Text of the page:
An Awkward Exchange
My name is Ashley and I’m 37 and have lived in the Northwest suburbs of Chicago my entire life. I was diagnosed with triple negative breast cancer shortly after my 35th birthday but fought for almost eight months to get a healthcare professional to take me seriously. They all said I was “too young," had no family history and nothing to worry about. It was a plastic surgeon who finally recognized the gigantic 6.6 centimeter lump in my right breast was not “nothing” – he had me in a breast surgeon’s office the very next day. Two weeks of fertility treatments, egg retrieval/embryo preservation, five months of IV chemotherapy, a double mastectomy, 33 rounds of radiation, six months of oral chemotherapy, a battle with radiation pneumonitis and two years of hopes, prayers and crossed fingers later -- here we are.
So far, I’m one of the “lucky” ones. Even though it took the better part of a year to receive a diagnosis, my cancer never traveled to the lymph nodes. My plastic surgeon, jokingly says, “It got to be a really big f***ing cat, but it didn’t get out of the bag."
I work as a healthcare performance improvement consultant. I spend my days working with hospitals and healthcare providers implementing sustainable financial, operational and clinical performance enhancements. In order to do so, I’m on the road every week Monday through Thursday. A typical week for me includes air travel, rental cars, hotel rooms, restaurants and, of course, various hospital departments; ultimately, exposure to A LOT of germs. My first thought when I finally wrapped my brain around the intense treatment I would have to undergo was my job. How would I possibly be able to keep up with the schedule my job requires? Looking back, I laugh because who thinks that way? Who cares about a job when your life is on the line? I think it was my way of coping or compartmentalizing my disease so that it didn’t define me; it was just another part of my busy schedule.
I made a deal with my medical oncologist that I would continue traveling throughout treatment, but I would be smart about it. I would protect myself with surgical masks, disinfectant wipes, hand sanitizer and lots of hand washing. I would still fly out every Monday morning and be back in time for chemo every Thursday morning. To my surprise, she agreed. As long as I didn’t get sick or miss a treatment, she would allow me to approach it my way.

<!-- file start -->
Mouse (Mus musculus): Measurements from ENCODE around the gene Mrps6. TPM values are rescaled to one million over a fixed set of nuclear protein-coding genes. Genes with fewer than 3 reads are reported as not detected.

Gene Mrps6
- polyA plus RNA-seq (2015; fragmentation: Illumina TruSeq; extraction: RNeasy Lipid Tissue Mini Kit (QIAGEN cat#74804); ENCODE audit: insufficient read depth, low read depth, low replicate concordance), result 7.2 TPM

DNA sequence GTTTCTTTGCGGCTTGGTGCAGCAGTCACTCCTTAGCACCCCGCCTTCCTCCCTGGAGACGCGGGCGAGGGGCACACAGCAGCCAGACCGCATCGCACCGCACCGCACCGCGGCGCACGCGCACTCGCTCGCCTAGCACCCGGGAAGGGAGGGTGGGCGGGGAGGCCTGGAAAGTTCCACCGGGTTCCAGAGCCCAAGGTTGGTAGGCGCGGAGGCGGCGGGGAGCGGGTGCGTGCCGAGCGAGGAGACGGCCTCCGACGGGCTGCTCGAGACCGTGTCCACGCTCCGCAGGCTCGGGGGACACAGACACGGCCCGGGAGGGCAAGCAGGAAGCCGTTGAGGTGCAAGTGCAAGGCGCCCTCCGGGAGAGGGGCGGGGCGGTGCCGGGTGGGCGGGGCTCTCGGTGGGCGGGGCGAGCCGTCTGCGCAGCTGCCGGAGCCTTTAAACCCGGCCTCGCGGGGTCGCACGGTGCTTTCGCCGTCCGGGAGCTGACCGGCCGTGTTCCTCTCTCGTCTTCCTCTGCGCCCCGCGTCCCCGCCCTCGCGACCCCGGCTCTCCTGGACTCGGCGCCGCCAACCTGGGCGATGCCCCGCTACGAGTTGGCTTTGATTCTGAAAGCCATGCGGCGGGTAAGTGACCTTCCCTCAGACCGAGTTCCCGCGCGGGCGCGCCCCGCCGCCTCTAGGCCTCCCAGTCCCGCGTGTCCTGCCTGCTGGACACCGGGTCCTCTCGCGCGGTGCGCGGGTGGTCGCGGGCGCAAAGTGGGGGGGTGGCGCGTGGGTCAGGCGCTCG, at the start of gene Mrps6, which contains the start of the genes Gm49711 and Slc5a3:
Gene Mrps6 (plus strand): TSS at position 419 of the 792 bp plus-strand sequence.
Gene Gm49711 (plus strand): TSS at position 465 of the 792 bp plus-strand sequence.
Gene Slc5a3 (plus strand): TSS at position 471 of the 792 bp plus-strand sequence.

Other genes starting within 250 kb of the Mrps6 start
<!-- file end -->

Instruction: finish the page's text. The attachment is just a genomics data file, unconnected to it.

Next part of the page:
Every time I walked through an airport wearing a surgical mask, I felt totally out of place. Everyone would stare at me, avoid talking to me, roll their eyes at me, etc. Looking at the state of the world today, it appears as I may have actually been a trend-setter; however, in the days before COVID-19, wearing a mask in public was certainly uncommon.
Despite the funny looks, I would board the plane, take my seat and begin to disinfect my area. One day a woman sitting next to me was becoming increasingly annoyed – huffing and puffing and making snide comments to the friend she was traveling with. I knew it was all directed at me, so I turned to her and said, “I’m so sorry, did I bump you?” That’s when the conversation got really interesting:
Me: “I’m so sorry, did I bump you?”
Me: “Well if I did anything to offend you, I sincerely apologize.”
Passenger: “I just have to ask – if you’re such a germaphobe, why even bother getting on a plane? If you’re that uncomfortable, stay home.”
Me: “I’m not a germaphobe, I just have a compromised immune system, so I’m wearing this mask and wiping down my area to protect myself.”
Passenger: “Ugh…what do you have? AIDS?”
Me: “Wow, that escalated quickly. No, I’m currently undergoing chemotherapy as a treatment for breast cancer.”
Passenger: “Oh my goodness! I’m SO sorry. What is your name? I will pray for you.”
Me: “No thank you. At least what I have can be cured, perhaps I’ll pray for you.”
After that, it was a long, awkward flight from Chicago to Orlando. Looking back, I realize it was a bit of a rude response on my behalf, but I won’t pretend I’m not proud of it. It brought humor to me on that day and I’m still amused with my quick response. I truly hope she remembers the exchange, and I hope it embarrasses her that she was so quick to react in such a nasty manner. I hope she can reflect on that day and realize the importance of tolerance and compassion. I hope I was the last person she treated that way.
After that day I stopped wearing my wig and opted to travel wearing my scarf so as not to risk having that type of exchange with another person. In a way, it became a small source of empowerment for me; my Clark Kent/Superman transformation. I would board the plane looking like a cancer patient, but a quick makeup job and wig application in the rental car would transform me back into the girl who was absolutely determined to pretend she wasn’t sick.